My central point is this: the principal challenge in the administration of a new monetary commodity is not a technical one. Of course, your blockchain must have compelling technical features. But ultimately the difficulty lies in climbing the wall of indifference. At inception, no one cares about your system. At maturity, you need tens and possibly hundreds of millions of individuals to care. If you give early investors discounted access to a significant fraction of supply, and then give them powerful anti-dilution rights (while hoping/expecting that future individuals will use your network as working capital and tolerate some dilution, in effect subsidizing the early buyers who passively stake), you risk creating a patently unfair system in which the winners are a function of the arbitrary prehistory of the chain.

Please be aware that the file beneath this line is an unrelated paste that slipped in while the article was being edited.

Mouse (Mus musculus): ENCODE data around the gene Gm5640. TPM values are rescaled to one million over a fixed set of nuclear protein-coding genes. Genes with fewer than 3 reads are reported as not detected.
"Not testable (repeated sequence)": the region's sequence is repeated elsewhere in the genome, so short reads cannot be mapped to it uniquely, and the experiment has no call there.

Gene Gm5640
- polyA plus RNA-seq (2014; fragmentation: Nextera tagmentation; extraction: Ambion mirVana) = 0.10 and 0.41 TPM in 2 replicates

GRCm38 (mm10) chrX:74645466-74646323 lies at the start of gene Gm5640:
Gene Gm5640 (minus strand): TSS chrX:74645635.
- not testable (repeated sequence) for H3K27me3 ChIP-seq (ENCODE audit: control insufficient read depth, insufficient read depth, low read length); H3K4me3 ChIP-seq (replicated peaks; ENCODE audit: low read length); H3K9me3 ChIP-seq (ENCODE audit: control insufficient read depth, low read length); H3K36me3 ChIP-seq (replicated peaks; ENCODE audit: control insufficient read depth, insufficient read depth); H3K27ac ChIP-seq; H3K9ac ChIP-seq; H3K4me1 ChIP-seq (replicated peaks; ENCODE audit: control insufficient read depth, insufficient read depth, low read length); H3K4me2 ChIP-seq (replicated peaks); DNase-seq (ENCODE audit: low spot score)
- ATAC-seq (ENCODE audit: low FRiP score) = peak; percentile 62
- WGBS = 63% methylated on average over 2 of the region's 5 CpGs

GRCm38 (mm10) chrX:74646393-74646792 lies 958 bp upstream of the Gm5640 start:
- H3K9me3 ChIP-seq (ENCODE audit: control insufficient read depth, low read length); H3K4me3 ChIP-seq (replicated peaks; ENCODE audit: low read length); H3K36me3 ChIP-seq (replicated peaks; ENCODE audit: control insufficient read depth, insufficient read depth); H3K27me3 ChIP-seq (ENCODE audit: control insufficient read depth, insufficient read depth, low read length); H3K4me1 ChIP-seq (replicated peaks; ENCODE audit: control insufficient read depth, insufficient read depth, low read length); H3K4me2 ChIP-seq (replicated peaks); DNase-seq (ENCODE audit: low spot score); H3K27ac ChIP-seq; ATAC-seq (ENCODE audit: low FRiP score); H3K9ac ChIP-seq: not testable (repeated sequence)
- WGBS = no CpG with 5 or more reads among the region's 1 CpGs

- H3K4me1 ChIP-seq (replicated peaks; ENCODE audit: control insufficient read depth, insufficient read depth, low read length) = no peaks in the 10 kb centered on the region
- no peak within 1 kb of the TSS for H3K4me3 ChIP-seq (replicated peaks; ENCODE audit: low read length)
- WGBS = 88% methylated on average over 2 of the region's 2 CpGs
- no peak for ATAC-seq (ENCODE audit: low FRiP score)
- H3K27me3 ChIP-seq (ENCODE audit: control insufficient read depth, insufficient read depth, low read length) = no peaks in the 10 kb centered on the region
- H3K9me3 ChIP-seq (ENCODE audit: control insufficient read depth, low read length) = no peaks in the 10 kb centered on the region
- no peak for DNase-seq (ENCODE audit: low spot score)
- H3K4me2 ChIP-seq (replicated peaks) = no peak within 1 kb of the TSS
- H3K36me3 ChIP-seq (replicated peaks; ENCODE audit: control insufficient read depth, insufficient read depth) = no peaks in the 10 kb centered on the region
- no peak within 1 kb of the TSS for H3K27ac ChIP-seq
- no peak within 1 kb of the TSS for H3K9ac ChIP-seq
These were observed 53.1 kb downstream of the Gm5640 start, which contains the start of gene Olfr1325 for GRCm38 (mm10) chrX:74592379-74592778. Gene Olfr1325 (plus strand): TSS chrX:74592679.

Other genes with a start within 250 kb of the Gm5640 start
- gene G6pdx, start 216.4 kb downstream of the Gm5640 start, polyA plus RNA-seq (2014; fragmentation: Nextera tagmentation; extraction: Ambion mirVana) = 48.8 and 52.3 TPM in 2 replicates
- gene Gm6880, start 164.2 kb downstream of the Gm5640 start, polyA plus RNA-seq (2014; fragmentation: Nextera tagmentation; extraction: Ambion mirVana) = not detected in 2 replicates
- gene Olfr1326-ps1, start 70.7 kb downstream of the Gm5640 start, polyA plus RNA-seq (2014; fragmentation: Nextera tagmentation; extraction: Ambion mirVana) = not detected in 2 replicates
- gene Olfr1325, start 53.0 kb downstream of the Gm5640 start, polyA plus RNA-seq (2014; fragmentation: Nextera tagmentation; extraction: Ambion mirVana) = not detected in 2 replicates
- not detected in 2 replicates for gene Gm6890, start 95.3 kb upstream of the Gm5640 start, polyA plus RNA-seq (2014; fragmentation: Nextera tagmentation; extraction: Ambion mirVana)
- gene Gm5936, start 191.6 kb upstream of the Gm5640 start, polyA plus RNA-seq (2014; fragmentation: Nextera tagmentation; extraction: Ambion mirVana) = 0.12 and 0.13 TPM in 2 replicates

Attracting anyone to a network like this strikes me as profoundly unlikely. Why your chain? Why not an equivalent fair launch, where every owner worked for their coins, instead of receiving an allocation through some proximity to the founding team?

But, ICOs, premines, and founder-tax coins have a crucial advantage: the ability to subsidize work on the protocol, even prior to its launch. Naively presuming that, in 2019, not all the cryptocurrency protocols that will ever exist have already been launched, one might go as far as to say that subsidizing work on a protocol prior to its launch might be a desirable property. So can one mix and match the desirable qualities of a coin launch while avoiding the worst of them? I certainly think so. Let’s review three popular models: